There’s one thing you can know for sure about fundraising … you are wrong!

If you “know” something about fundraising, and the basis of your knowledge is your opinion, then you are wrong.

That’s right: Your personal opinions about fundraising always lead you astray. Same with your boss, your consultant, your spouse, and pretty much everyone else who forms an opinion about how fundraising ought to be.

Example: You’re a busy person. Long, wordy messages with a lot of repetition in them really annoy you. You are quite certain you would not respond to a fundraising message like that, so you confidently believe that long fundraising messages are a really bad idea. Because everyone thinks pretty much as you do.

Wrong.

The reality of what works in fundraising is otherwise. Longer messages do better than short ones by an overwhelming margin.

What seems right to you tells you nothing useful about what fundraising should be like.

Two reasons for this odd and frustrating phenomenon:

  1. You are not your donor. You are probably demographically and psychographically different, but more important, you are experientially different. Which leads to …
  2. Using your analytical, rational mind and paying conscious attention to a fundraising message (or anything, really) is nothing at all like the way people encounter and interact with your message. Nobody’s conscious opinions tell us anything about how the message will do in the real world. And that includes actual donors.

When you ask donors their opinions about your fundraising, they almost always have opinions that are the exact opposite of what their behavior shows. Show a focus group your best-performing piece of direct mail, and everyone in the room will hate it.

Even if every single person in the room is there because they responded to that exact piece of direct mail!

So even if you are a 100% match with your donors, you still can’t use your opinion to guide you. You’ll still get it wrong.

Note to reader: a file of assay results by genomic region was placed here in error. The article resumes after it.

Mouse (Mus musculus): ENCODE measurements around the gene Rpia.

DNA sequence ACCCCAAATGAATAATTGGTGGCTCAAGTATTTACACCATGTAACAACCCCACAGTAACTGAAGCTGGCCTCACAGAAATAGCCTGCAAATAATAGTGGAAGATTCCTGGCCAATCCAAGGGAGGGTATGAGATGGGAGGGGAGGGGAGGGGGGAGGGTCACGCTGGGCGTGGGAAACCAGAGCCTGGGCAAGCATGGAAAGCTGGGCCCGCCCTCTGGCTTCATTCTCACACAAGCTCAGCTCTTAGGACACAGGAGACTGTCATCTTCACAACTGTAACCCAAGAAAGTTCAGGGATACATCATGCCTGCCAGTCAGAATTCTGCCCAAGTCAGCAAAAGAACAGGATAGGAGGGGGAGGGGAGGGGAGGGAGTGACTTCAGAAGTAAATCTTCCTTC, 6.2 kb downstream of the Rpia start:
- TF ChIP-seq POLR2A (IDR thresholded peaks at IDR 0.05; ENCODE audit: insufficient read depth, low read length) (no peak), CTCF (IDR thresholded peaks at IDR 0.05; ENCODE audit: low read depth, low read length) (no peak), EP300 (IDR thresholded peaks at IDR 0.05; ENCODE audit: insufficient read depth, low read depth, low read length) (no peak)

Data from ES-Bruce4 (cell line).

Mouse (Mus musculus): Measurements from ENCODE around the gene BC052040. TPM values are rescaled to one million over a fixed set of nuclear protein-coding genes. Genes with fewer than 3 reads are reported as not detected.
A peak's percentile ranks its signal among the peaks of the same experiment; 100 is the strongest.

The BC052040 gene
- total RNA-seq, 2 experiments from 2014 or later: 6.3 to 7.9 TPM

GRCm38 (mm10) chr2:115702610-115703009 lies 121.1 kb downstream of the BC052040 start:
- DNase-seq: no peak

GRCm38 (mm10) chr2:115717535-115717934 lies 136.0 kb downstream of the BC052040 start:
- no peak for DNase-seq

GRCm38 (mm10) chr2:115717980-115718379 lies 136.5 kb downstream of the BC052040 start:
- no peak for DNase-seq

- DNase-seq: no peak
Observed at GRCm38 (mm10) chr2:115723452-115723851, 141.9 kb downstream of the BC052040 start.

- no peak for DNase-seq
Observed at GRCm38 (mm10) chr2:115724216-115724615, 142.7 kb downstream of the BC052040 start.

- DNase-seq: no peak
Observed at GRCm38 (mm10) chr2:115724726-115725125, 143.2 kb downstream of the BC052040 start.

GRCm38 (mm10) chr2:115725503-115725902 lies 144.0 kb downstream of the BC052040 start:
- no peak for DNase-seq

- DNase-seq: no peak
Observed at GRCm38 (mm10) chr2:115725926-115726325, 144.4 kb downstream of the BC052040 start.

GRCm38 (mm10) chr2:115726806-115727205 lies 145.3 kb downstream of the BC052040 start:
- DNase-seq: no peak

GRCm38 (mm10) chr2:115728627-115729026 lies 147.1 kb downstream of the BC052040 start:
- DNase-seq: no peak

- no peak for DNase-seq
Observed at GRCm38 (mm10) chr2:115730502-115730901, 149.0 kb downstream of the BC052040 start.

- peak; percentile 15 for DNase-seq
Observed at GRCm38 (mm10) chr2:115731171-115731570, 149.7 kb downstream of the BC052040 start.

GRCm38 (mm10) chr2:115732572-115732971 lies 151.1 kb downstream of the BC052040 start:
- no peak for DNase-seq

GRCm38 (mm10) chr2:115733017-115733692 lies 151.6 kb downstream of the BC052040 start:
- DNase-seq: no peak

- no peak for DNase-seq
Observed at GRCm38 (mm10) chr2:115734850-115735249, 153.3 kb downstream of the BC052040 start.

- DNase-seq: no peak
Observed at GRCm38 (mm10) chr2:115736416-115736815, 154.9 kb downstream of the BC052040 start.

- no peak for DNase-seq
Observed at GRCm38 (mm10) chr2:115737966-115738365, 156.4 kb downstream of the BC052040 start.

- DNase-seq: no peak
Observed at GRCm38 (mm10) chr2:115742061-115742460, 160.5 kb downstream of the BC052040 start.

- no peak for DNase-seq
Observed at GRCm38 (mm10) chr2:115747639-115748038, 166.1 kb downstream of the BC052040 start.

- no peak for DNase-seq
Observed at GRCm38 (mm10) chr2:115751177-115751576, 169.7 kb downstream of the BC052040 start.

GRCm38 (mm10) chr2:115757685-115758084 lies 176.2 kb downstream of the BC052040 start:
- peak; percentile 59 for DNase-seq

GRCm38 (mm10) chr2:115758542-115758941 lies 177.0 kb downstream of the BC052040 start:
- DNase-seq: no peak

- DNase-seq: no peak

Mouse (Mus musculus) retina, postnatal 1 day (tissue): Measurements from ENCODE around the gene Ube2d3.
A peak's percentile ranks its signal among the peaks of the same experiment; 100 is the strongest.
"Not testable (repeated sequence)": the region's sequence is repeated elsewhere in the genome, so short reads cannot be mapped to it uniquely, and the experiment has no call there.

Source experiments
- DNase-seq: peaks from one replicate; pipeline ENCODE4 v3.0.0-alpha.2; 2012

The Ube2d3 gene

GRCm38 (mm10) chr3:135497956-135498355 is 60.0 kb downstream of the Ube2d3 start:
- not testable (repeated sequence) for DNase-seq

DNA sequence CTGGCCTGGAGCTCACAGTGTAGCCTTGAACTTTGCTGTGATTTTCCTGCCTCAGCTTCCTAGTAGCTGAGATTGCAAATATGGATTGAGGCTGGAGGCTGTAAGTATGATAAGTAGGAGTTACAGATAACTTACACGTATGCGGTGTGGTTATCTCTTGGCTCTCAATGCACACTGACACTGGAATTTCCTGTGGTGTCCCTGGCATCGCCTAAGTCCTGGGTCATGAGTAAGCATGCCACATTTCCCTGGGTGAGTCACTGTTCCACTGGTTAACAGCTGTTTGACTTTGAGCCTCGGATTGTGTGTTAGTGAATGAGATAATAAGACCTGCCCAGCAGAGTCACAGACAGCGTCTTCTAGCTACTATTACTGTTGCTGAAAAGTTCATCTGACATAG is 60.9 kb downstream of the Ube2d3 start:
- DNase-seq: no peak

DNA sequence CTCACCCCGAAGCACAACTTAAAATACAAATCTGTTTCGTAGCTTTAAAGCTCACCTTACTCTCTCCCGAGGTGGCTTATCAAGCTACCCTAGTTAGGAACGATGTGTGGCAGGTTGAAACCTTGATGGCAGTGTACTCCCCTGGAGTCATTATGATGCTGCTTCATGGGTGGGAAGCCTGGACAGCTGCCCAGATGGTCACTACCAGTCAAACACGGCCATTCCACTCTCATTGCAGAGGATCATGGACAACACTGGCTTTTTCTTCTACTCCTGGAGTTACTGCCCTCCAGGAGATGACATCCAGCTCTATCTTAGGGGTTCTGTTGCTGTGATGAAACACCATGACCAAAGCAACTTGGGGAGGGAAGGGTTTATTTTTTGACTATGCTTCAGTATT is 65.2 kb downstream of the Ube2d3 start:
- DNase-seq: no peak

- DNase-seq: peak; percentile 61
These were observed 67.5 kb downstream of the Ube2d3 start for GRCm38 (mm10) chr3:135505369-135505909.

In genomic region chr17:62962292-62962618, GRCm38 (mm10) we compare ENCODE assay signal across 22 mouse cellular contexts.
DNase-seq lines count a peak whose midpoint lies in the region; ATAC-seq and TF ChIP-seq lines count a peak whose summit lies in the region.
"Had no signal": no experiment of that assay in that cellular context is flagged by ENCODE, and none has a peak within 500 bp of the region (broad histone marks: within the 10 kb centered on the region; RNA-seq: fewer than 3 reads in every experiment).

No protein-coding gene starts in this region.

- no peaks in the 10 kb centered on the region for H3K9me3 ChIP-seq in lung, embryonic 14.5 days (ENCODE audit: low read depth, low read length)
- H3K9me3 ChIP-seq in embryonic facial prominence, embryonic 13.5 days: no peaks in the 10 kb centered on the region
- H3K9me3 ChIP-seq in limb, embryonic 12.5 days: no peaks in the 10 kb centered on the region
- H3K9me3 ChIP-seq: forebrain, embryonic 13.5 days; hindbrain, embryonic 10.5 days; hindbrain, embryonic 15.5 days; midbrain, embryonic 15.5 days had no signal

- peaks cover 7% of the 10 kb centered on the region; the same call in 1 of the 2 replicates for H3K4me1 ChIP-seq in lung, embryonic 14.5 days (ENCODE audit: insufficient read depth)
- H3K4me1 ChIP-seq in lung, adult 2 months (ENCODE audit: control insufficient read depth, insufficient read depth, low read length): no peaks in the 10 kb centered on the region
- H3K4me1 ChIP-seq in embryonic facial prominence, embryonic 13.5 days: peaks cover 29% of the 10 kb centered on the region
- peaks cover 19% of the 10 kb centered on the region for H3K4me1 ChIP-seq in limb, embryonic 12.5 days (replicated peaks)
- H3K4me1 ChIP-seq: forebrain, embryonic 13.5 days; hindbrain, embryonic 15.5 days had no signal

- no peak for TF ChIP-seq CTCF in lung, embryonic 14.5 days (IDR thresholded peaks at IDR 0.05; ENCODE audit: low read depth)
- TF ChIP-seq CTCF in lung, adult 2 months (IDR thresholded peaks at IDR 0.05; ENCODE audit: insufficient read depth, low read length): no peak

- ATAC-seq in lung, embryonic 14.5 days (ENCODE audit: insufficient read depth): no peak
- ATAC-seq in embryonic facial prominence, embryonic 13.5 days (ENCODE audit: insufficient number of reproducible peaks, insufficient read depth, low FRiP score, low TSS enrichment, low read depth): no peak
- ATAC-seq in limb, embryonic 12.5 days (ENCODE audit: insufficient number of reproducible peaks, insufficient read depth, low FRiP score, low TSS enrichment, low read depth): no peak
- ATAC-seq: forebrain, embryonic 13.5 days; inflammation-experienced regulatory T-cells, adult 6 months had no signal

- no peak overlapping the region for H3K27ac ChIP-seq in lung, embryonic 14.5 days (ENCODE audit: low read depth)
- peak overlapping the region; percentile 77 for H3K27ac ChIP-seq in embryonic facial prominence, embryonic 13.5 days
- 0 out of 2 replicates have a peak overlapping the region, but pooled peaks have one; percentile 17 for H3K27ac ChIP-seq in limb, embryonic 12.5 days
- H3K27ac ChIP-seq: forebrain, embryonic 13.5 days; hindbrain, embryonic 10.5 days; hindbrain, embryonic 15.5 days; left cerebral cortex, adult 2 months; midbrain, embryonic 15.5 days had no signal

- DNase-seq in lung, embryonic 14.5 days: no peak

You might as well ask your cat if a bag of birdseed is any good! She might have an opinion (my cat would), but that opinion is meaningless.

It’s a fact of life in fundraising. People who succeed in fundraising know it.

Get used to it. Form your beliefs from testing and learning, not your instincts.


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The future of fundraising is not about social media, online video, or SEM. It’s not about any technology, medium, or technique. It’s about donors. If you need to raise funds from donors, you need to study them, respect them, and build everything you do around them. And the future? It’s already here. More.

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Jeff BrooksJeff Brooks has been serving the nonprofit community for more than 35 years and blogging about it since 2005. He considers fundraising the most noble of pursuits and hopes you’ll join him in that opinion. You can reach him at jeff [at] jeff-brooks [dot] com. More.


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The future of fundraising is not about social media, online video, or SEM. It’s not about any technology, medium, or technique. It’s about donors. If you need to raise funds from donors, you need to study them, respect them, and build everything you do around them. And the future? It’s already here. More.

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About the blogger

Jeff Brooks has been serving the nonprofit community for more than 30 years and blogging about it since 2005. He considers fundraising the most noble of pursuits and hopes you’ll join him in that opinion. You can reach him at jeff [at] jeff-brooks [dot] com.

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